Social Services.



The Apprentice Academy has a statutory duty to make reports and provide relevant information to the DBS where there are grounds for believing, following an investigation, that an individual is unsuitable to work with children or vulnerable adults, or may have committed misconduct. The responsibility for reporting cases to the DBS lies with the Designated Safeguarding Officers.



If, during the course of an investigation relating to safeguarding, an employee tenders their resignation, or ceases to provide their services, The Apprentice Academy is not prevented from following up an allegation in accordance with these procedures. Every effort will be made to reach a conclusion in cases relating to the welfare of apprentices, including those where the person concerned refuses to co-operate with the process.



The Apprentice Academy has an established Whistleblowing Policy for enabling staff to share, in confidence with an appropriate person, concerns they may have about instances of suspected malpractice in The Apprentice Academy. Malpractice can include fraud and financial irregularities, criminal offences being committed, that have been committed or that are likely to be committed, endangering the health or safety of individuals, and can also include concerns around the protection of apprentices. The policy is intended to provide safeguards to enable members of The Apprentice Academy staff to raise concerns without fear of adverse repercussions. The Apprentice Academy recognises that it may be difficult to express concerns about colleagues and is fully supportive of Whistleblowing for the sake of an apprentice and will provide support and protect those who “blow the whistle”. It is also intended to promote throughout The Apprentice Academy a culture of openness and a shared sense of integrity by inviting all employees to act responsibly to uphold the reputation of The Apprentice Academy and maintain public confidence.

See also: Whistleblowing/Raising a Concern Policy



The Apprentice Academy is aware that safeguarding cases can be distressing and that staff who have been involved may find it helpful to talk about their experiences, in confidence, with one of the Designated Safeguarding Officers or with a trained counsellor. Staff wishing to be referred for counselling should discuss with their line manager.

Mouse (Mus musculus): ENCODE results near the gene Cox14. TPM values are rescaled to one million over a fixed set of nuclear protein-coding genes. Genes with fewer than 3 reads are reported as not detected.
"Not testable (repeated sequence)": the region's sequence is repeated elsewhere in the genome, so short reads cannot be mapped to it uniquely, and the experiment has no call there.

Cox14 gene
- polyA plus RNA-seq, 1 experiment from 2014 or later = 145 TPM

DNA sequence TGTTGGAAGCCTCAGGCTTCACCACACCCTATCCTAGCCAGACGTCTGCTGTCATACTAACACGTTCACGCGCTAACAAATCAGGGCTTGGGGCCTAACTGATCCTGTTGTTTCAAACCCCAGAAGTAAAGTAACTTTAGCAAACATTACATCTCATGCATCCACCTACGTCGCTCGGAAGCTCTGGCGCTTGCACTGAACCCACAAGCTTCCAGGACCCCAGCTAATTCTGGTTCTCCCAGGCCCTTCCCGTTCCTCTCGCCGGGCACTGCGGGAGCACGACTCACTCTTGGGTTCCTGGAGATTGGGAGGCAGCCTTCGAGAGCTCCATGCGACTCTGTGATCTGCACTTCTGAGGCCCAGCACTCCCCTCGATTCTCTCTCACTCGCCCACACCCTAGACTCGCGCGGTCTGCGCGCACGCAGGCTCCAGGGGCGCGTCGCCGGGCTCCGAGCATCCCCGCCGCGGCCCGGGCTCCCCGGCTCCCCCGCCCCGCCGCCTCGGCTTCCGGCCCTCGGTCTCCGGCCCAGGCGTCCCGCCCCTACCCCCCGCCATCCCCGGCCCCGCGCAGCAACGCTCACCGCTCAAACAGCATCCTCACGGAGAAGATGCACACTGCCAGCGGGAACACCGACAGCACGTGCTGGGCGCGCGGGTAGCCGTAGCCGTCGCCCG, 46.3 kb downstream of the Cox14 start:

The Apprentice Academy values the fundamental rights of freedom of speech, expression of beliefs and ideology and tolerance of others which are the core values of our democratic society. However, all rights come with responsibilities and free speech, or beliefs designed to manipulate the vulnerable or which advocate harm or hatred towards others will not be tolerated. The Apprentice Academy seeks to protect its apprentices and staff from all messages and forms of violent extremism and ideologies including those linked to, but not restricted, to the following: Far Right/Neo Nazi, White Supremacist ideology, Islamic Extremist ideology, Irish Nationalist and Loyalist paramilitary groups and extremist Animal Rights groups.

Protecting staff and students from the risk of radicalisation is part of The Apprentice Academy’ wider safeguarding duties and is similar in nature to protecting young people from other forms of harm and abuse. During the process of radicalisation, it is possible to intervene to prevent vulnerable people being radicalised.

Radicalisation refers to the process by which a person comes to support terrorism and forms of extremism. There is no single way of identifying an individual who is likely to be susceptible to an extremist ideology. It can happen in many ways and settings. Specific background factors may contribute to vulnerability which are often combined with specific influences such as family, friends or online, and with specific needs for which an extremist or terrorist group may appear to provide an answer. The internet and the use of social media has become a major factor in the radicalisation of young people.

County lines is a term used to describe gangs and organised criminal networks involved in exporting illegal drugs using dedicated mobile phone lines or other form of “deal line”. This activity can happen locally as well as across the UK – no specified distance of travel is required. Children and vulnerable adults are exploited to move, store, and sell drugs and money. Offenders will often use coercion, intimidation, violence (including sexual violence) and weapons to ensure compliance of victims.